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Tips on finding a summer camp

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Tips on finding a summer camp

In the dead of winter, with heads buried in piles of homework or deep in a scarf, kids can only reminisce about days spent diving, splashing, hiking, running and simply relishing the sun at summer camp.

The time to make summer plans is quickly approaching – and many experts, families and former campers see camps and their lifelong benefits as an excellent way for children to make the most of their summer. Camps are considered a good solution to the growing concern about raising bubble-wrapped kids whose parents are overly protective and keep them from exploring their potential. With the country facing a crisis with inactivity, childhood obesity and nature-deficit disorder, camps are becoming an integral part of summer vacation as parents realize the importance of an active lifestyle, outdoor activities and independent living for their children. And with a growing number of camps, charities and tax breaks providing more financial aid than ever before, camps are more inclusive and accessible now for families, regardless of financial background, and spots can fill up quickly. What’s more, camps today are evolving from places known for “roughing it” to family vacation spots, or places where children can enjoy high quality facilities, accommodation, food, attractions and vacation destinations.

Families looking for a summer camp must begin their search as early as possible in order to snag the one that will provide their kids with the right activities, atmosphere and friends to complete the summer experience.

1. Choose a type of camp
The choices in the type of camp go far beyond day vs. overnight. Traditional camps offer the quintessential camp experience – think canoes, campfires, cabins and mess halls, and a blend of sports, artistic and social activities. Specialized camps provide a more immersive opportunity to practice a certain sport, art, educational field, or language. Fitness camps instill valuable lifestyle habits, faith-based camps provide spiritual guidance in a casual environment, and special needs camps are designed to accommodate unique children and their necessities. Family camps are also becoming a popular option to strengthen family bonds.

2. Create a wish list
Parents and children should discuss their camp options together to come up with a wish list for priority location, activities and amenities. Is the proximity of a camp important, or does your child have their heart set on canoe portage trips? As part of this list, families can determine a rough budget. An Internet search should follow, which will provide a number of potential camps. A useful tool is the search engine found on which allows users to select different options to easily target their search.

3. Talk to the camps
A crucial step is talking to camp directors about their specific philosophies, programs and policies. Calling or emailing each potential camp will work, but what’s even more effective is to speak in person at one of the various camp fairs that happen around the province this time of year, such as the Our Kids Camp Expo on Sunday, February 26 at Roy Thomson Hall in Toronto. Admission is free with registration at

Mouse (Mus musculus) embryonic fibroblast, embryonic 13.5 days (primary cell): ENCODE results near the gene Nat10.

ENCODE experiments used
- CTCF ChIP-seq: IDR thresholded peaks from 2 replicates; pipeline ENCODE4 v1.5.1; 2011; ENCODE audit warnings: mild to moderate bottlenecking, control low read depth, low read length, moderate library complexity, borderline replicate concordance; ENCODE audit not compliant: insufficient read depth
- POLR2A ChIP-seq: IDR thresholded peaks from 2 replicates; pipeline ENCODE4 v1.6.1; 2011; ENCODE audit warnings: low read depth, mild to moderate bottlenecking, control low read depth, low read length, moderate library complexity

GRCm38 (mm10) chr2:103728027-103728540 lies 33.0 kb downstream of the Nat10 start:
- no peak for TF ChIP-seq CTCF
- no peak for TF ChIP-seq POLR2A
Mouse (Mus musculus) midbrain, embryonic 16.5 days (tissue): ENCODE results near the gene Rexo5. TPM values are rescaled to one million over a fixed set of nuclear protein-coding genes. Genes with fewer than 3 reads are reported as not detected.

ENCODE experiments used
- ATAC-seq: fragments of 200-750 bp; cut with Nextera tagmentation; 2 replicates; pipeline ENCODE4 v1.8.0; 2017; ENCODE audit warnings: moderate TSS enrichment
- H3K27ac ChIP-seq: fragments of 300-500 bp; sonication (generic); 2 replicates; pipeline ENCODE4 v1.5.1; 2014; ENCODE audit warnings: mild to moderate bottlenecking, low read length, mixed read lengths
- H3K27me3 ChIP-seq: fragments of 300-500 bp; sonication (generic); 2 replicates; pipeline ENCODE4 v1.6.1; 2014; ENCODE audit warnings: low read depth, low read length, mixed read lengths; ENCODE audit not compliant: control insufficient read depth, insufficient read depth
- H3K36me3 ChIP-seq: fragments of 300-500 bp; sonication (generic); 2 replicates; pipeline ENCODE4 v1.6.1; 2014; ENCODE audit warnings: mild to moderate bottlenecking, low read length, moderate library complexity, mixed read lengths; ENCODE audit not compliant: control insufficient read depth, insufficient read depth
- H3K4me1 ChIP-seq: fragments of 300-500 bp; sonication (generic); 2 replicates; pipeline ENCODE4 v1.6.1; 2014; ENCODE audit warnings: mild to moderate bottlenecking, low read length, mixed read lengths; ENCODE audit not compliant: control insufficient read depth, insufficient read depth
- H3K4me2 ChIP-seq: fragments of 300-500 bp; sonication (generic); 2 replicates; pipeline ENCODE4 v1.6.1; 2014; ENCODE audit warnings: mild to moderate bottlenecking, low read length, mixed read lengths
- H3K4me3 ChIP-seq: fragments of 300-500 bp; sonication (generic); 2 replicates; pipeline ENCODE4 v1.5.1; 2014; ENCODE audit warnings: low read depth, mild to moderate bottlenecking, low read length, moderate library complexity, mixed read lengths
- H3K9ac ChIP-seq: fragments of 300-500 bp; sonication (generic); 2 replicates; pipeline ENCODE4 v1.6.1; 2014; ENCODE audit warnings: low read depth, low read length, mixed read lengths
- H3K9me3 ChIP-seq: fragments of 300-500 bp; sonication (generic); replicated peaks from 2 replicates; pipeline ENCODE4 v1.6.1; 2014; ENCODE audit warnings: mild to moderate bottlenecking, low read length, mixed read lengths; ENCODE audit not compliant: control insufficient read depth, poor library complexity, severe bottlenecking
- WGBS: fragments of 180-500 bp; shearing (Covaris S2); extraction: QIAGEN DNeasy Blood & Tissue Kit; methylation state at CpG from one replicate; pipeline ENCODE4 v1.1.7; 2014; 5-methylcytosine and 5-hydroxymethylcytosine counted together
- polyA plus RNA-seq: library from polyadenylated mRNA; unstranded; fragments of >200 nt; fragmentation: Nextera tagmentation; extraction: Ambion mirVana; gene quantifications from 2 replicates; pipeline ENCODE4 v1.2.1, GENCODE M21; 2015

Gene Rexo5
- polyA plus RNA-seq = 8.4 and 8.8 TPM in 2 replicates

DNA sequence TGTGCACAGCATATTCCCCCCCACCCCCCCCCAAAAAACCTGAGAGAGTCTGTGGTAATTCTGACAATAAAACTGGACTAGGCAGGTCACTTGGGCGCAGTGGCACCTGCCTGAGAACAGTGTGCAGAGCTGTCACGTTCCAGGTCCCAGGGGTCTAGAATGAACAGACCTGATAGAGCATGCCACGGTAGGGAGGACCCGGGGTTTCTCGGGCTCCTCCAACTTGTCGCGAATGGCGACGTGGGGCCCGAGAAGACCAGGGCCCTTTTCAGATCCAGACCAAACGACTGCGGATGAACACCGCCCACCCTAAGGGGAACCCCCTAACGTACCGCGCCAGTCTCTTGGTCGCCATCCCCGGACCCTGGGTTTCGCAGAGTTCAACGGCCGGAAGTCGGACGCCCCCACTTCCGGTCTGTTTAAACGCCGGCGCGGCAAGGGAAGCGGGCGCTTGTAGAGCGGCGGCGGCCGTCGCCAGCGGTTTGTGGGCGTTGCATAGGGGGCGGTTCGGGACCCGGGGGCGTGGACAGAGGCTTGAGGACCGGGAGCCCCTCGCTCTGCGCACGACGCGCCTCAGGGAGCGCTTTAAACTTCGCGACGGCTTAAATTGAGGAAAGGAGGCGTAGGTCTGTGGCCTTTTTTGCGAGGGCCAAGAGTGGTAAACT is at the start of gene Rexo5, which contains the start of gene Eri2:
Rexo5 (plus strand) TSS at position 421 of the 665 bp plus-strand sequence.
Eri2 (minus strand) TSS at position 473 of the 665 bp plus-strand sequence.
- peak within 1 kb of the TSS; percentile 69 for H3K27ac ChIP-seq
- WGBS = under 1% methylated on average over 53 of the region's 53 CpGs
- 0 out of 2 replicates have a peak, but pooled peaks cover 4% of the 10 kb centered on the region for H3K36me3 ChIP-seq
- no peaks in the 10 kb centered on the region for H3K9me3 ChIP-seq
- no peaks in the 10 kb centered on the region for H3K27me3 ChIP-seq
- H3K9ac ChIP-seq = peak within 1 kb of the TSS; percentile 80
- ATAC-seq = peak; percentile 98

Some important questions to ask camp directors are:
What are the camp’s goals? What is the schedule like? What is their background and experience, and do they have references? What is the camp’s staff-to-camper ratio? What kind of staff training is provided? What percentage of campers and staff return? How does the camp ensure the safety and security of its campers? What medical facilities are available? What kind of transportation is available? What is the food like, how is it prepared, and does the camp accommodate campers with allergies? What is the policy about packages, letters, and calls from home? How does the camp deal with individual needs and differences, homesickness or bullying? What kind of financial aid is available?

Some camps may be able to connect you to current families and campers who will be valuable resources for first-hand information, or else they can be found at camp expos. They can provide another perspective on the camp, its staff, activities and amenities, and general attitude. This is also a great chance to involve the kids in the process, as they can chat with other children to get to know their future campmates.

A final step is to visit the campgrounds. This may not be possible depending on the camp’s location, but seeing the activity areas, living accommodations, and meeting other staff members can give families the best grasp of the community a camp can offer.

With so many options, the search for the right camp can be daunting. It may take time and patience, but when a child returns home from a successful session at camp, the rewards will last a lifetime.

Our Kids publishes The Summer Camp Guide, powers the camp search on, and hosts the annual Camp Expo. This year’s Camp Expo will be held in Toronto at Roy Thomson Hall on Sunday, Feb. 26, 2012 from 12 noon to 4 p.m. Register for free admission at